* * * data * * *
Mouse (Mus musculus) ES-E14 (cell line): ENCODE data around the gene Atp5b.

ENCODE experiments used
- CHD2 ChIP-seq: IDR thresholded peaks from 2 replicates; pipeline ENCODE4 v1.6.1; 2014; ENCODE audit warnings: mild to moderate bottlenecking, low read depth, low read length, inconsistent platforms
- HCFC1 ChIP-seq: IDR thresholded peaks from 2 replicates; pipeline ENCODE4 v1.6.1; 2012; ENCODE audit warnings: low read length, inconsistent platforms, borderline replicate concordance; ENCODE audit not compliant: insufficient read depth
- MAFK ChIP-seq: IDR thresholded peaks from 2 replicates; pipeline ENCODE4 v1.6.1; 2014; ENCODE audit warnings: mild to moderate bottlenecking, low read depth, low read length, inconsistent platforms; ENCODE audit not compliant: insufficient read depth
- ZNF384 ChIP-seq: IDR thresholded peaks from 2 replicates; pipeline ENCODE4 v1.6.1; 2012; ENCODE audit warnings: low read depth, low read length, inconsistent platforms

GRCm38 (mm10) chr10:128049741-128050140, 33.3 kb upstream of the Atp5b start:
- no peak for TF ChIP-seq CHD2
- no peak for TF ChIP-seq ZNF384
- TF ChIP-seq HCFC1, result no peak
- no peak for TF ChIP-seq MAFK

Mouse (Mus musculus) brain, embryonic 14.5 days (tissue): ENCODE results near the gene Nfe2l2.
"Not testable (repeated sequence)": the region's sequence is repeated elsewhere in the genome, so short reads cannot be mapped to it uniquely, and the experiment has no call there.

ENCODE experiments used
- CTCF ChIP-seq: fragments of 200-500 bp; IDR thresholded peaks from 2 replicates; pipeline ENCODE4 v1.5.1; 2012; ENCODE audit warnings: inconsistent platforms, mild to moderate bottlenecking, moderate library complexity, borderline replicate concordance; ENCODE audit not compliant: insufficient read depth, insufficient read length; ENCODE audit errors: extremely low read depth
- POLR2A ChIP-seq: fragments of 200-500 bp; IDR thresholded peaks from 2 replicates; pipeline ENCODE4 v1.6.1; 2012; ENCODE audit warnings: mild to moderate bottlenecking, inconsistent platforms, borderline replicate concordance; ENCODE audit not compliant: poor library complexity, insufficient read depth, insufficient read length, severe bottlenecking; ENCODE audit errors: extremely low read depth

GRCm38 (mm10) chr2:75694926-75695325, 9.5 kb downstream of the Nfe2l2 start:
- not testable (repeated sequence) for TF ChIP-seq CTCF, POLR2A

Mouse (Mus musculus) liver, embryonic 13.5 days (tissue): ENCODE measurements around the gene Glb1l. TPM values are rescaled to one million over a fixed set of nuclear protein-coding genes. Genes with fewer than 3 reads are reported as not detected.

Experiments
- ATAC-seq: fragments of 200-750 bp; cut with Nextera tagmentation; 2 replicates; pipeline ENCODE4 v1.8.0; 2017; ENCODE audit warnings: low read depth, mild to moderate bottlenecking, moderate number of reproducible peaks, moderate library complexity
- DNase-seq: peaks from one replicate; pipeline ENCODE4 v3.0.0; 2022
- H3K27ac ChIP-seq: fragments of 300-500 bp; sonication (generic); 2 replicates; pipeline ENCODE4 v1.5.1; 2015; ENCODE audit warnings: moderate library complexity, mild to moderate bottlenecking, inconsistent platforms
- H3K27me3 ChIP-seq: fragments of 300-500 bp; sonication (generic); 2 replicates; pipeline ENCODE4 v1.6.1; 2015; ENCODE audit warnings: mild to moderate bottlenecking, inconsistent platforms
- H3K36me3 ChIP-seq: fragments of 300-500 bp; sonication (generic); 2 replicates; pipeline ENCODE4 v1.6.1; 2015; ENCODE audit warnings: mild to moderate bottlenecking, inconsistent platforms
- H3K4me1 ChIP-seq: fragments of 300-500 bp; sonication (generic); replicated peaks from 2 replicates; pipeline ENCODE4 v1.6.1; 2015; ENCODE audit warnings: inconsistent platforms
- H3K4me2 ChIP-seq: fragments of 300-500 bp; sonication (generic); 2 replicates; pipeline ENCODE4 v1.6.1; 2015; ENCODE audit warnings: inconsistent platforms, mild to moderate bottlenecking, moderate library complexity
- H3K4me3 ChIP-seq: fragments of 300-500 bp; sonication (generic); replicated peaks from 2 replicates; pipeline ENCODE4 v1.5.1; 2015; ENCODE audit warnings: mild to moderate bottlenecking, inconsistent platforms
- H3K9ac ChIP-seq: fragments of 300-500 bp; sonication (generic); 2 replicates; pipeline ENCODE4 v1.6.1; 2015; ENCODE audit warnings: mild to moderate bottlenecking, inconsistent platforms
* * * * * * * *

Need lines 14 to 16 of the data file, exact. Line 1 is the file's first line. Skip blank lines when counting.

ENCODE experiments used
- CTCF ChIP-seq: fragments of 200-500 bp; IDR thresholded peaks from 2 replicates; pipeline ENCODE4 v1.5.1; 2012; ENCODE audit warnings: inconsistent platforms, mild to moderate bottlenecking, moderate library complexity, borderline replicate concordance; ENCODE audit not compliant: insufficient read depth, insufficient read length; ENCODE audit errors: extremely low read depth
- POLR2A ChIP-seq: fragments of 200-500 bp; IDR thresholded peaks from 2 replicates; pipeline ENCODE4 v1.6.1; 2012; ENCODE audit warnings: mild to moderate bottlenecking, inconsistent platforms, borderline replicate concordance; ENCODE audit not compliant: poor library complexity, insufficient read depth, insufficient read length, severe bottlenecking; ENCODE audit errors: extremely low read depth